Let us consider a small charged sphere of charge $q$, as shown in the figure, located at point $A$. When another particle of charge $q^{'}$ brought near the charge $q$ the force $\vec F$ exerts on it by $q$. In this case, we can say that the charge $q$ has given a property to its surrounding which causes a force acts on the charge $q^{'}$. In other words, the space around the charge $q$ has formed an electric field whose effect perceive by the force acting on $q^{'}$.

To find that whether there is an electric field at a certain point or not, we must place a tiny positive charged particle, called test charge, at that point (why tiny? Since this charge has its own electric field and if its electric field is not small then conflict with the principal electric field of the problem). If there is a force acting on the test charge consequently we have an electric field at that point. The electric field $\vec E$ at a certain point is defined as the ratio of the electric force $\vec F$ to the unit charge $q_0$ experienced by a charge at that point: \[\vec E=\frac{\vec F}{q_0}\]

Force is a vector quantity so the electric field is also a vector quantity. In SI units, in which the unit of force is $\rm N$ and the unit of electric charge is $\rm C$, the units of the electric field is $\rm {N/C}$.

Note $\rm 1$: In electrostatic literature, the location of a point charge is called the source point, and the point where the electric field or force is calculating called the field point.

## Visualization of electric field

The concept of electric field is somewhat confusing because of electric field cannot be realized directly by senses. To illustrate electric fields, one can use the notion of electric field lines. These lines have the following properties:

- The field lines at each point have the same direction as the electric force acting on the positive charge at that point.
- These lines for a positive charge always point away from the charge but towards the negative charge.
- The field line at each point shows the direction of the electric field at that point and the electric field at each point is tangent to the field line passing through that point and is in the same direction as it.
- In each region where the electric field is stronger the field lines are closer and denser.
- These lines cannot intersect with each other that is from each point in space only one field line passes. In other words, at each point of space, there is only one electric field which is the net electric field.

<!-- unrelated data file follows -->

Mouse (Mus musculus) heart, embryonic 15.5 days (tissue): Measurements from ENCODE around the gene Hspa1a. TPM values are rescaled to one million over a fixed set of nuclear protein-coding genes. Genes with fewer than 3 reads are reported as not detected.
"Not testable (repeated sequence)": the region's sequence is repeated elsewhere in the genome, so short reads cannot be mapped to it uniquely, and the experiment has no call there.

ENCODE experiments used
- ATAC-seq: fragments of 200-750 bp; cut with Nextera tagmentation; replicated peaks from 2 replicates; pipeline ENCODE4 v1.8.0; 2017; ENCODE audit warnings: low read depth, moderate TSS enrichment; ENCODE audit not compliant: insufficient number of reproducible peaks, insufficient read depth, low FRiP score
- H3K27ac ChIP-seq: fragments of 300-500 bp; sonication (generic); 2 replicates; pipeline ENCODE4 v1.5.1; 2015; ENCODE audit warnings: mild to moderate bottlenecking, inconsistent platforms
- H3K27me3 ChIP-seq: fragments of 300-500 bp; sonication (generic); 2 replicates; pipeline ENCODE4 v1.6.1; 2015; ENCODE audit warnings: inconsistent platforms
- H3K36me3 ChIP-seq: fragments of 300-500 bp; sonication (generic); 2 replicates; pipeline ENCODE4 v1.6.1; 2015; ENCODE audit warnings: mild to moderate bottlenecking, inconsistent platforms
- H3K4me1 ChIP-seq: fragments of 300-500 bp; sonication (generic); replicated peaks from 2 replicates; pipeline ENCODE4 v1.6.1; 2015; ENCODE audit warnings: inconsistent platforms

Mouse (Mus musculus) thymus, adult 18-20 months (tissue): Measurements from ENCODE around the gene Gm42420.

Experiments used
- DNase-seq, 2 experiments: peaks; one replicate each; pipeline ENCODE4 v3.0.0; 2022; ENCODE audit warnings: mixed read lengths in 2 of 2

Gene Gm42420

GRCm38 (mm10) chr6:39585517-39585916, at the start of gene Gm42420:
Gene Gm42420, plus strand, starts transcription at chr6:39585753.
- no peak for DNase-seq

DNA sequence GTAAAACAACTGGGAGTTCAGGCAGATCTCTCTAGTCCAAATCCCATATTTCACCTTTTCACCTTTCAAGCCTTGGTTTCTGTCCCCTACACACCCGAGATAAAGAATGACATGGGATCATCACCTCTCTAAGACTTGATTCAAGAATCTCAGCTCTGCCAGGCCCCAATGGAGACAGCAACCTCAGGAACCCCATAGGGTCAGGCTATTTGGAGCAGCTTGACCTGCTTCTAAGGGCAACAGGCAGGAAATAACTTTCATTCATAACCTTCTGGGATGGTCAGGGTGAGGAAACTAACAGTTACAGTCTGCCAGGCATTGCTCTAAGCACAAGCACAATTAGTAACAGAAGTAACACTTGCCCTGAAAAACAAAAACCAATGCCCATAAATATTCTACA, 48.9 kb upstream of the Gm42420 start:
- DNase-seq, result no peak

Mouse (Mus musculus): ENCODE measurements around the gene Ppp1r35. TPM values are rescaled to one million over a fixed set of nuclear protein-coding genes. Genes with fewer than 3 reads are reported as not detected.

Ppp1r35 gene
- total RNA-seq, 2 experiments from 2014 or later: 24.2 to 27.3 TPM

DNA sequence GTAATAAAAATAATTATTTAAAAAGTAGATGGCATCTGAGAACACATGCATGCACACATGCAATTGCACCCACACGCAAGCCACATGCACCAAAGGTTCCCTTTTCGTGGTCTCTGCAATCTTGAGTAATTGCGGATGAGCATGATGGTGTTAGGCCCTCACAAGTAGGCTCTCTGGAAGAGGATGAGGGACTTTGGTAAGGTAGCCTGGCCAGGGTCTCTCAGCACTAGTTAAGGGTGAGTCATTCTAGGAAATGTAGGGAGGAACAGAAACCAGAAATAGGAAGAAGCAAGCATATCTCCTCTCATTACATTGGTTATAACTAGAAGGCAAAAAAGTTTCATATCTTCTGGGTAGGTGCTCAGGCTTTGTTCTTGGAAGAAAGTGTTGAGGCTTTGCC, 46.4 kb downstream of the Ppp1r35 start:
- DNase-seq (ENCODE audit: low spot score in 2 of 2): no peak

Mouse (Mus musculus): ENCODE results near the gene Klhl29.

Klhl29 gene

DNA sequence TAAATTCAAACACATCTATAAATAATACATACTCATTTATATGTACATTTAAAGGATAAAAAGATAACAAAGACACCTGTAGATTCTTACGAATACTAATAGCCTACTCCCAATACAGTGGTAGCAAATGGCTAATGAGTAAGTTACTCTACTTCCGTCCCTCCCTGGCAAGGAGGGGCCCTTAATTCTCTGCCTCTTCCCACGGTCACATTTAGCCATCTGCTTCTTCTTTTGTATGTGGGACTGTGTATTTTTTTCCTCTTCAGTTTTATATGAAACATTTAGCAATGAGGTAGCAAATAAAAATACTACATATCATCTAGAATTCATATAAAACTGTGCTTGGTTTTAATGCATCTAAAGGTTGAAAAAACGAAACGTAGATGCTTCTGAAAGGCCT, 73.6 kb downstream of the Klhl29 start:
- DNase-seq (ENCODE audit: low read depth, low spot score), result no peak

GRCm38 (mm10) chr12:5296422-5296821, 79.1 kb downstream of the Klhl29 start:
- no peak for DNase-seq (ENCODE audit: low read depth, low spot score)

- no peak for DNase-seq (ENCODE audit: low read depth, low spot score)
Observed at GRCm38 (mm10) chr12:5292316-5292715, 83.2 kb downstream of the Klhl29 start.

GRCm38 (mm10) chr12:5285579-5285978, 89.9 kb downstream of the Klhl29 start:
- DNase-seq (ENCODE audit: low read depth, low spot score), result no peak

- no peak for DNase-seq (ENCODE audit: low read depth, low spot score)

- Electric field lines start from positive charges and end on negative charges.

In the below the electric field around some charged objects has been shown.

In the space between two charged parallel plates of equal magnitude and opposite sign, the electric field lines are parallel to each other. In other words, at each point within the space between the plates, the direction and magnitude of the electric field are constant. This field is called a uniform electric field.

### Conceptual problems

**1) Define electric force and explain types of it.**

The force that two charged particle exerts on each other called the electric force.

**2) Define Coulomb’s law and write its relation.**

The magnitude of the electric force (repulsive or attractive) between the two charges $q_1$ and $q_2$ which is apart from each other by $r$ is directly proportional to the product of $|q_1 q_2|$ and is inversely proportional to the distance squared $r^2$. One can summarize these proportionalities into the following relation called Coulomb’s law as

\[F=k\frac{|q_1q_2|}{r^2}\]

**3) Define electric dipole and draw the corresponding field lines of its electric field. **

A configuration consists of two equal but opposite charges at distance $r$ is called an electric dipole.

## Electric field due to point charge

To obtain the electric field of a point charge $q$ at distance $r$ from it, as shown in the figure, we must place another charged particle $q_0$ at that point. According to Coulomb’s law, the force $F$ acting on the $q_0$ is

\[F=\frac{1}{4\pi\epsilon_0}\frac{|q_1q_2|}{r^2}\]

By using the definition of electric field, we have \[E=\frac{F}{q_0} \quad \Longrightarrow \quad E=\frac{1}{4\pi\epsilon_0}\frac{q}{r^2}\]

This relation shows that the magnitude of the electric field due to a point charge is directly proportional to the magnitude of charge and inversely proportional to distance squared from it.

## Electric field due to a collection of point charges

If we have many point charges in a region of space, at each point of space there is a unique electric field. This field is the resultant of the fields that are produced by each charge in the absence of other electric charges at that point. This prescription is called the **Superposition Principle**. In a few words,

The superposition principle states that the electric field or force due to a collection of point charges on a specific charge is the vector sum of each field or force due to each individual charges that exert on that charge. \[\vec E_{net}=\vec E_1+\vec E_2+\dots+\vec E_n \quad \text{or} \quad \vec F_{net}=\vec F_1+\vec F_2+\dots+\vec F_n\]